Address: US 180 at Courthouse
Year Marker Erected: 1963
Marker Location: SW corner Courthouse Square, US 180, Breckenridge.
Marker Text: Established near this site 1862. Part Confederate frontier defense line from Red River to Rio Grande. Occupied by company of Texas Frontier Regiment. Posts were a day's horseback ride apart and area patrolled regularly. Duties included curbing Indian raids, rounding up draft evaders and renegades. Confederates were poorly fed, clothed and lacked horses, ammunition. They shared few of the glories of the war, but at the cost of the lives of not a few of them, these men gave a measure of protection to a vast frontier area. A memorial to Texans who served the Confederacy; Erected by the State of Texas 1963
Marker Title: Gunsight Community
Address: Off US 183 on CR 157 S of Breckenridge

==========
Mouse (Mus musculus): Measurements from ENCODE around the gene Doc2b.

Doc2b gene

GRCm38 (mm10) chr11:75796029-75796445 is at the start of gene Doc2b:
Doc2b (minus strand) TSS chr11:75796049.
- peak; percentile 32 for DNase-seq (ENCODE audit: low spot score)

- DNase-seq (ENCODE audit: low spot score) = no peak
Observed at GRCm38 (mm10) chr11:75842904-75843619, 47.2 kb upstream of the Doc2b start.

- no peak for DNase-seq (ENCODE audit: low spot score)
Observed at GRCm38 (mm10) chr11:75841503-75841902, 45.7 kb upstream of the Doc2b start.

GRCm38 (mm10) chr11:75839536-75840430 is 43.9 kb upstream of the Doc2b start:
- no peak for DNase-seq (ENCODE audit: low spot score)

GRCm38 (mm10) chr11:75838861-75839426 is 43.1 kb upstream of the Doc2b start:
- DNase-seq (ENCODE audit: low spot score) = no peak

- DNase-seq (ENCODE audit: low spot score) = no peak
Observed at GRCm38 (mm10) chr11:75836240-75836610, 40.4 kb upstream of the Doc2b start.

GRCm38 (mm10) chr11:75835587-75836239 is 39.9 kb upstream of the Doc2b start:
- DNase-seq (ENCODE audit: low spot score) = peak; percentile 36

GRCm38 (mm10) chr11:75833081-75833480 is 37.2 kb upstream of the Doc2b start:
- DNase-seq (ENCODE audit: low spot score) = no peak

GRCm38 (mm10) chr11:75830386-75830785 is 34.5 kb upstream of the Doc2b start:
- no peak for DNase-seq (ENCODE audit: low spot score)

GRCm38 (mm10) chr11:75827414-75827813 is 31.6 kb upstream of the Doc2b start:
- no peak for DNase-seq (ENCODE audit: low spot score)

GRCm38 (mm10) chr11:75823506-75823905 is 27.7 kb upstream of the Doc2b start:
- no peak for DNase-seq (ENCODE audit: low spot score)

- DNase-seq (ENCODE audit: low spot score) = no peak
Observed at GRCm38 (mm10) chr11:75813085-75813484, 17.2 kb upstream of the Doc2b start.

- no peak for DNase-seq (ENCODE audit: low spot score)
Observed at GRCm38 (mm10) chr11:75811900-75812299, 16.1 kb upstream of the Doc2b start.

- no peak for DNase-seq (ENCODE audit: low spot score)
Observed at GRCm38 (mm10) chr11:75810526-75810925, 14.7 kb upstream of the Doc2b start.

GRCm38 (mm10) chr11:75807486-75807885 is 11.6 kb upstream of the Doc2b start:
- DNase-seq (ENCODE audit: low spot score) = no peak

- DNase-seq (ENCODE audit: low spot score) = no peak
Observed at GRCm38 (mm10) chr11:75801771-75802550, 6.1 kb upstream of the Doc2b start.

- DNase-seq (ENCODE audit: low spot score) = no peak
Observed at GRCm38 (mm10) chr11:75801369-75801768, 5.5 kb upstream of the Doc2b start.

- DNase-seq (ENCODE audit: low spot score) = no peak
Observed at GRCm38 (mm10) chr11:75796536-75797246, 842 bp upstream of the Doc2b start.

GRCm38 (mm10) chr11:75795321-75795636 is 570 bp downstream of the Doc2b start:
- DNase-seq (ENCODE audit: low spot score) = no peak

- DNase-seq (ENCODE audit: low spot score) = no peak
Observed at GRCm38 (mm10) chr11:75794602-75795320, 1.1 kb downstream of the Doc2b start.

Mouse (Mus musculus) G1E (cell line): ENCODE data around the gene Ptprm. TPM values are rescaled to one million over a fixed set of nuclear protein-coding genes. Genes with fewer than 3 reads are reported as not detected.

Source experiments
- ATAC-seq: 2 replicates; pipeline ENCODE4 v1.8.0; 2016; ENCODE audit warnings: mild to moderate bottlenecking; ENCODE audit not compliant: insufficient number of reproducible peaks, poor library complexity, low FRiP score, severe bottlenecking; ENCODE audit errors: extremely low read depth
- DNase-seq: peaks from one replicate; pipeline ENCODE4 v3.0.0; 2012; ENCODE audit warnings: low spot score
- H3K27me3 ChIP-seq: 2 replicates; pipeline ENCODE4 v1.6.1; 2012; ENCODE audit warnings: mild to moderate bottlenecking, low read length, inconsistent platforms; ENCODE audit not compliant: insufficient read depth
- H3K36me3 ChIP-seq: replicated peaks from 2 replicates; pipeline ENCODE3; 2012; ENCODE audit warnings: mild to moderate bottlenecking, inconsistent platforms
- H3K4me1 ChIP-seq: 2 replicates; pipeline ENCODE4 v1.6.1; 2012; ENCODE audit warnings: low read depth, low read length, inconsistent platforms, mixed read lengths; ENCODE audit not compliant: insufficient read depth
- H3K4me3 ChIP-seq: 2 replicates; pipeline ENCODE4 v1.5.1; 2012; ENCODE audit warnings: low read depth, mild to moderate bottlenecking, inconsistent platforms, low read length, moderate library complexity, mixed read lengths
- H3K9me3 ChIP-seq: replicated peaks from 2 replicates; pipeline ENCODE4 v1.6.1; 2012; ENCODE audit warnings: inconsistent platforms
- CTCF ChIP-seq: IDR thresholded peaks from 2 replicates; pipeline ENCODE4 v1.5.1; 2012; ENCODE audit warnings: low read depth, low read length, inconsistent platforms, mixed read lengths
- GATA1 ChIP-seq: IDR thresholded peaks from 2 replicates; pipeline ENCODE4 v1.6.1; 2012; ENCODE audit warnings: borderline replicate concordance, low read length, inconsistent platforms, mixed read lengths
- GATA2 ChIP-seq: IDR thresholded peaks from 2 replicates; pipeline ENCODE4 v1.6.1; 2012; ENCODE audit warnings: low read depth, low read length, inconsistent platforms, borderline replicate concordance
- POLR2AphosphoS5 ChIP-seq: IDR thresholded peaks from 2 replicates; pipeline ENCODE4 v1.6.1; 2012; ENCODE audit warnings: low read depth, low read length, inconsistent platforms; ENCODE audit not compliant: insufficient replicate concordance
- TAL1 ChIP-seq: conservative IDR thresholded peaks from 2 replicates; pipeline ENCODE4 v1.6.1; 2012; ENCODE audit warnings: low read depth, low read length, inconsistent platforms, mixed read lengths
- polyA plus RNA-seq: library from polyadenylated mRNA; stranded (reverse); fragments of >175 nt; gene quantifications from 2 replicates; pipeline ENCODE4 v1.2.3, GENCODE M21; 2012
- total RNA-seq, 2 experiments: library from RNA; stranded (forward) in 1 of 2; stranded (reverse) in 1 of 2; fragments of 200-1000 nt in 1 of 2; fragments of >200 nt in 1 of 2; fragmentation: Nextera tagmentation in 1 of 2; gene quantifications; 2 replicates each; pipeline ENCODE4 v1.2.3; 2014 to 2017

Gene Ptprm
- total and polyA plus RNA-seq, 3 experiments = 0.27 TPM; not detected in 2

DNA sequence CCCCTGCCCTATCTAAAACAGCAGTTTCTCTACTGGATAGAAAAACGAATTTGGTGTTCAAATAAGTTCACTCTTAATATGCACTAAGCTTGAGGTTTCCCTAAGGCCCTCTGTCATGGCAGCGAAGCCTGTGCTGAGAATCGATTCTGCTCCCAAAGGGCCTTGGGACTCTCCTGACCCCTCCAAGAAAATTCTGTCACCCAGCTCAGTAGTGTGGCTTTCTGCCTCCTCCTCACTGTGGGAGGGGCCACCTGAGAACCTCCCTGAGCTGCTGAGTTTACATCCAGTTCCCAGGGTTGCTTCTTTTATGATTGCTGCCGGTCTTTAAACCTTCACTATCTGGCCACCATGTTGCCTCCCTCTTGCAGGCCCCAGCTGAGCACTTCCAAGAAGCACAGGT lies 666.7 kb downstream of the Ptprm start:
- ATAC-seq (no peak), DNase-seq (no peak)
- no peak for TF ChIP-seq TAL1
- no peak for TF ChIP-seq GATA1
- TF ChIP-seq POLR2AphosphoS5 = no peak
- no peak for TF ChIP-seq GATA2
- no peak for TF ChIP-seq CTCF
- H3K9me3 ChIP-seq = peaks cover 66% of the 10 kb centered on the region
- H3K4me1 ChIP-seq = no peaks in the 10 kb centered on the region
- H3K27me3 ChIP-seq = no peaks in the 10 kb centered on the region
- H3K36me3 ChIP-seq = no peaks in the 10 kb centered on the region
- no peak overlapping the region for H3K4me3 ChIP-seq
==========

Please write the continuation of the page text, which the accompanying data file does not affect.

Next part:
Year Marker Erected: 1995
Marker Location: From Breckenridge take US 183 south about 15 miles; take CR 157 east about 2 miles to marker in Gunsight Community.
Marker Text: Records indicate that Gunsight exited on a wagon road from Fort Griffin to Stephenville in 1858. Settlement of the town, however, did not occur until the 1870s. The first recorded burial here was that of Lewis McCleskey is 1877. Gunsight developed as a stage stop and by 1880 contained a post office, school, two churches, gristmill, general store, and a cotton gin. The local economy, sustained by cotton farming and ranching, was boosted by an area oil boom in the 1920s. The town began a steady decline after World War II and today consists of a few houses, a few buildings, and this cemetery.